The Empty Cradle: How Falling Birthrates Threaten World Prosperity and What to Do About It

Overpopulation has long been a global concern But between modern medicine and reduced fertility, world population may in fact be shrinking and is almost certain to do so by the time today s children retire The troubling implications for our economy and culture include The possibility of a fundamentalist revival due to the decline of secular fertility The threat to thOverpopulation has long been a global concern But between modern medicine and reduced fertility, world population may in fact be shrinking and is almost certain to do so by the time today s children retire The troubling implications for our economy and culture include The possibility of a fundamentalist revival due to the decline of secular fertility The threat to the free market as the supply of workers and consumers declines The eventual collapse of the American health care system as inordinate expenses are incurred by an aging populationPhillip Longman s uncompromisingly sensible solutions fly in the face of traditional ideas State intervention is necessary, he argues, to combat the effects of an aging population We must provide incentives for young families, and we cannot close our eyes and hope for the best as an entire generation approaches retirement age.The Empty Cradle changes the terms of one of the most important environmental, economic, and social debates of our day.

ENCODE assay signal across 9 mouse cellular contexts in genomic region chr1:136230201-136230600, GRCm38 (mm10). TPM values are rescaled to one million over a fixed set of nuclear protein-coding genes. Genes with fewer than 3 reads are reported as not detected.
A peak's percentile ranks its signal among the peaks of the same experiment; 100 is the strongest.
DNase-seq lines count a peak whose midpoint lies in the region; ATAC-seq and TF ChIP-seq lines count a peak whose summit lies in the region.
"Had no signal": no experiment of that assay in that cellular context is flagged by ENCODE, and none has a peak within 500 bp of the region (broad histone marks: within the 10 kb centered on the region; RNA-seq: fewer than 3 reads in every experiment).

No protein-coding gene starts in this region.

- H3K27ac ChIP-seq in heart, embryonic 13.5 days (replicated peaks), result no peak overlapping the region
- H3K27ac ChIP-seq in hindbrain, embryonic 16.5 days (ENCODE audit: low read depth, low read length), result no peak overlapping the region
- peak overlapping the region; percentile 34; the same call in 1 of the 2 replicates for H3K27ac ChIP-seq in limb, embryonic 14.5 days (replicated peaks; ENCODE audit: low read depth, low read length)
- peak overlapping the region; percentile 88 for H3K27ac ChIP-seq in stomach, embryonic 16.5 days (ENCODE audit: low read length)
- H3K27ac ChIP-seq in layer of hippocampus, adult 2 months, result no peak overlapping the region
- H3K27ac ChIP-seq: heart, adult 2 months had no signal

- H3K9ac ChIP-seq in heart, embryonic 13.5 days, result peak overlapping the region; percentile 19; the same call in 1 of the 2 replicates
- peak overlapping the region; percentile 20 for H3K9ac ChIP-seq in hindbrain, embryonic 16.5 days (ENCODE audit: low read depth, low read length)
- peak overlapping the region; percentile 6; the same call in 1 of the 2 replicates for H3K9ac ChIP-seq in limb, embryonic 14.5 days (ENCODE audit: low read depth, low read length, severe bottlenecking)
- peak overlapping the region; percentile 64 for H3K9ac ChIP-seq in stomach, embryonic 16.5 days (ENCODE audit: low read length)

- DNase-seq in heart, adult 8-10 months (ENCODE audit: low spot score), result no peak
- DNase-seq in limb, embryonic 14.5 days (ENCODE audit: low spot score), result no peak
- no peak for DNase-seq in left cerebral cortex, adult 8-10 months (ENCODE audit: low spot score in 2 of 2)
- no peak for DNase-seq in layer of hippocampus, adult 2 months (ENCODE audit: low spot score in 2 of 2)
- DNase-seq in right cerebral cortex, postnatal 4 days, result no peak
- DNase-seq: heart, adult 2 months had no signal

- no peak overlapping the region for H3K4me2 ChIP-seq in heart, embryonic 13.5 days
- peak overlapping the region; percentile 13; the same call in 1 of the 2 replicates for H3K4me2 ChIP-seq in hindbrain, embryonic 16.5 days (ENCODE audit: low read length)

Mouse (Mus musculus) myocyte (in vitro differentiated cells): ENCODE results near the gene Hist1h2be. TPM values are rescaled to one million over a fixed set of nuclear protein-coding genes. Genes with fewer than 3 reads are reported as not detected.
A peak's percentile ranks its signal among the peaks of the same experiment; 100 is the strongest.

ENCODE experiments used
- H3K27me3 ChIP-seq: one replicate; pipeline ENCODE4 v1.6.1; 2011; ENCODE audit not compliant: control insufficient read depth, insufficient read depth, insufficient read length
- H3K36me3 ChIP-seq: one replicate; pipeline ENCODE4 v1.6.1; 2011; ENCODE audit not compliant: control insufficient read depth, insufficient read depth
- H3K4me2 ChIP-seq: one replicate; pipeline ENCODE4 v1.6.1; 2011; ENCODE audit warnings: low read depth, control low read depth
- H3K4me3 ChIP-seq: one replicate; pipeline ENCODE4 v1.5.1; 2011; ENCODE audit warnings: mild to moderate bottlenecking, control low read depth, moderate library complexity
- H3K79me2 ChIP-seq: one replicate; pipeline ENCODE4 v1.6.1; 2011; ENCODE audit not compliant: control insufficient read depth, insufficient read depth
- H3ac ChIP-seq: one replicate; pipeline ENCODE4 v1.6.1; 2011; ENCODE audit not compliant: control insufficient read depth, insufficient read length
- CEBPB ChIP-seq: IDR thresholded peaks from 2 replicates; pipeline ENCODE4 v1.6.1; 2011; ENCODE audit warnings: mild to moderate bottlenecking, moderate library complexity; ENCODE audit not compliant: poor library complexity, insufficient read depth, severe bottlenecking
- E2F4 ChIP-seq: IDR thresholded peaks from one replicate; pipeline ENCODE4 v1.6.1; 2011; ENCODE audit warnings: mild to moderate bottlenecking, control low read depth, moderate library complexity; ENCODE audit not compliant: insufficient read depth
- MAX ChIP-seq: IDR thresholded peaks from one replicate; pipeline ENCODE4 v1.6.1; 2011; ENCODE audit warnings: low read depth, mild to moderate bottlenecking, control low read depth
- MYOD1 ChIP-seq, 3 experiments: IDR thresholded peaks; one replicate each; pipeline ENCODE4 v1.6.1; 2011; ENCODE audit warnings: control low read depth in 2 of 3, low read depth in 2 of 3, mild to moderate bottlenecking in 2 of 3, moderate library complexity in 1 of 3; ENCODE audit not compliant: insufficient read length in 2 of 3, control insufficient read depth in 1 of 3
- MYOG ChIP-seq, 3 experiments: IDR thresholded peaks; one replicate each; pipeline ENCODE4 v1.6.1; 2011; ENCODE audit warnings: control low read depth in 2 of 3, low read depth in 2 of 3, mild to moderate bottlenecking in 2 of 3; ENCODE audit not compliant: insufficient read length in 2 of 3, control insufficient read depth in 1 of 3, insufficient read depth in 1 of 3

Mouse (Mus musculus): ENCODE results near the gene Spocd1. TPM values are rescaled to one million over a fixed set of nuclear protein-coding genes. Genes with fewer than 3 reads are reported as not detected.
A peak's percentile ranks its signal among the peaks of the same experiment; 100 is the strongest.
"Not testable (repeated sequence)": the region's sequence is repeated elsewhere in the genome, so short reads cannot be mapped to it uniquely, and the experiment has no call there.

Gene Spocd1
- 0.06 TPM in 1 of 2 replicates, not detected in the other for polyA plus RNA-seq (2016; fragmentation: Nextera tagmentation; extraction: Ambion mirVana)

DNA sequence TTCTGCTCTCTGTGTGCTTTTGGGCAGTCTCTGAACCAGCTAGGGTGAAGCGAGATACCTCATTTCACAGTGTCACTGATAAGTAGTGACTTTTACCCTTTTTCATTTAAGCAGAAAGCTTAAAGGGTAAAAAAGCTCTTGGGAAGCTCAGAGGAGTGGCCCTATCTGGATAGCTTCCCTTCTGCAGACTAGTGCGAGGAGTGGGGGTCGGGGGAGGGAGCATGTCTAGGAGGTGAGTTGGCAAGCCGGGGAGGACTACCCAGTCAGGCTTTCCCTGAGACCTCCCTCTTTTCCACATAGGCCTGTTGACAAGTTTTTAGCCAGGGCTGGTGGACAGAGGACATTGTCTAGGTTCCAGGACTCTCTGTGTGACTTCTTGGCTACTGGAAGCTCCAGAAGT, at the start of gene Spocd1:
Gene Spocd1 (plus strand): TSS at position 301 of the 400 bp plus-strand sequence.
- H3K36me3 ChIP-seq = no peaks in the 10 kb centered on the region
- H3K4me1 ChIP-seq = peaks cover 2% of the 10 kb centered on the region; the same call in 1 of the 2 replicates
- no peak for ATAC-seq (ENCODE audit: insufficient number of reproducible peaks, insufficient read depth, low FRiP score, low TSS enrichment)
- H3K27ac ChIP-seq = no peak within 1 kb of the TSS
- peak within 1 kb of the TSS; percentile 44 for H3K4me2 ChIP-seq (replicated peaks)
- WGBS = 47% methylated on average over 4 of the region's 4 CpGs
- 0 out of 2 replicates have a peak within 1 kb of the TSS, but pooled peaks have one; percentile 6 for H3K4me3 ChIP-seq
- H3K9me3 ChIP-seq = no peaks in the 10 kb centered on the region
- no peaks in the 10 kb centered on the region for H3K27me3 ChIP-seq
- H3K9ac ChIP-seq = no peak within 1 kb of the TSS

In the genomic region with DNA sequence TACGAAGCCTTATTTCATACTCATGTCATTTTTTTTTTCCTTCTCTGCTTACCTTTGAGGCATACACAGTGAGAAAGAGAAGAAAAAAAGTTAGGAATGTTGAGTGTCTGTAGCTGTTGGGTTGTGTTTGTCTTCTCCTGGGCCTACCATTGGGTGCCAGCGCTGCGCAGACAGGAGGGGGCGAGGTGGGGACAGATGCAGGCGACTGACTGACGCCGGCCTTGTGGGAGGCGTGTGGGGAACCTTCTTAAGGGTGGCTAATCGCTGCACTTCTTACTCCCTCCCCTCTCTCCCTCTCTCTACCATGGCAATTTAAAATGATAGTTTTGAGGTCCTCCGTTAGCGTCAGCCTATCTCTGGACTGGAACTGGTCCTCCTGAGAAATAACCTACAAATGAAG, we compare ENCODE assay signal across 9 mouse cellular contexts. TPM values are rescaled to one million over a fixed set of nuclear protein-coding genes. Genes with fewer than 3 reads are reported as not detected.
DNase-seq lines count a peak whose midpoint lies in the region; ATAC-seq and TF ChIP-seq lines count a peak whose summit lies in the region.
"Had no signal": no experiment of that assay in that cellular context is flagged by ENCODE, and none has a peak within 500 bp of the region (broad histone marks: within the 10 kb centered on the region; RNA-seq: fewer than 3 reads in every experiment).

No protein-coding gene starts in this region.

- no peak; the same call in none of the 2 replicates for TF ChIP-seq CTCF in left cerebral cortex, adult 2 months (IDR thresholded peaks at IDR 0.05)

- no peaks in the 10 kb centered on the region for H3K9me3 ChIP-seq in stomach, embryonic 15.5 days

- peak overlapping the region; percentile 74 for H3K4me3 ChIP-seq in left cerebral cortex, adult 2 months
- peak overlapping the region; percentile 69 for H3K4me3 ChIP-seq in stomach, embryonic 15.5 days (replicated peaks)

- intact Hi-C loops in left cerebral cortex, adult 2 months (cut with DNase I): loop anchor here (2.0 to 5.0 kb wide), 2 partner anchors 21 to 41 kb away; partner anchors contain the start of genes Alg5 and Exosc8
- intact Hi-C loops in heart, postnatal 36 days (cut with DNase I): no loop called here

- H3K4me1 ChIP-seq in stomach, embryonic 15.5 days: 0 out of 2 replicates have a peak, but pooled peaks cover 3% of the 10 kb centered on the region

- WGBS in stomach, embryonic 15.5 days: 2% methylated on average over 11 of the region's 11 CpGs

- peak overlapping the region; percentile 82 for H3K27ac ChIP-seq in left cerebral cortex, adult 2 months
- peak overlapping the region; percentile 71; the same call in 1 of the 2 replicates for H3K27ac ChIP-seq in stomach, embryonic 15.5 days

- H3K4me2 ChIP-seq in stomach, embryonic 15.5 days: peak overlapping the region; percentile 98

The Empty Cradle How Falling Birthrates Threaten World Prosperity and What to Do About It Overpopulation has long been a global concern But between modern medicine and reduced fertility world population may in fact be shrinking and is almost certain to do so by the time today s children r

  • Title: The Empty Cradle: How Falling Birthrates Threaten World Prosperity and What to Do About It
  • Author: Phillip Longman
  • ISBN: 9780465050505
  • Page: 260
  • Format: Hardcover
  • 1 thought on “The Empty Cradle: How Falling Birthrates Threaten World Prosperity and What to Do About It”

    1. This book was worth reading just for the multitude of statistics on how the family life in our society has changed over the last century. He draws many of the same conclusions based on science and economics as the Church does from faith and morals.People fail to see the collapse we're headed for because they think money has inherent value. But how will putting dollars in a retirement fund help you if there are no available doctors when you retire? How will saving money benefit your future if the [...]

    2. This is an interesting, easy-to-read book which details the global phenomenon of diminishing fertility, its causes and its consequences. To summarize: fertility rates are dropping everywhere, it's because people are selfish and stupid, and because of it we're pretty much screwed, at least in the first world.The book doesn't propose much in the way of solutions, probably because the author is a liberal and it was his type of thinking that got us in this situation to begin with (one of his primary [...]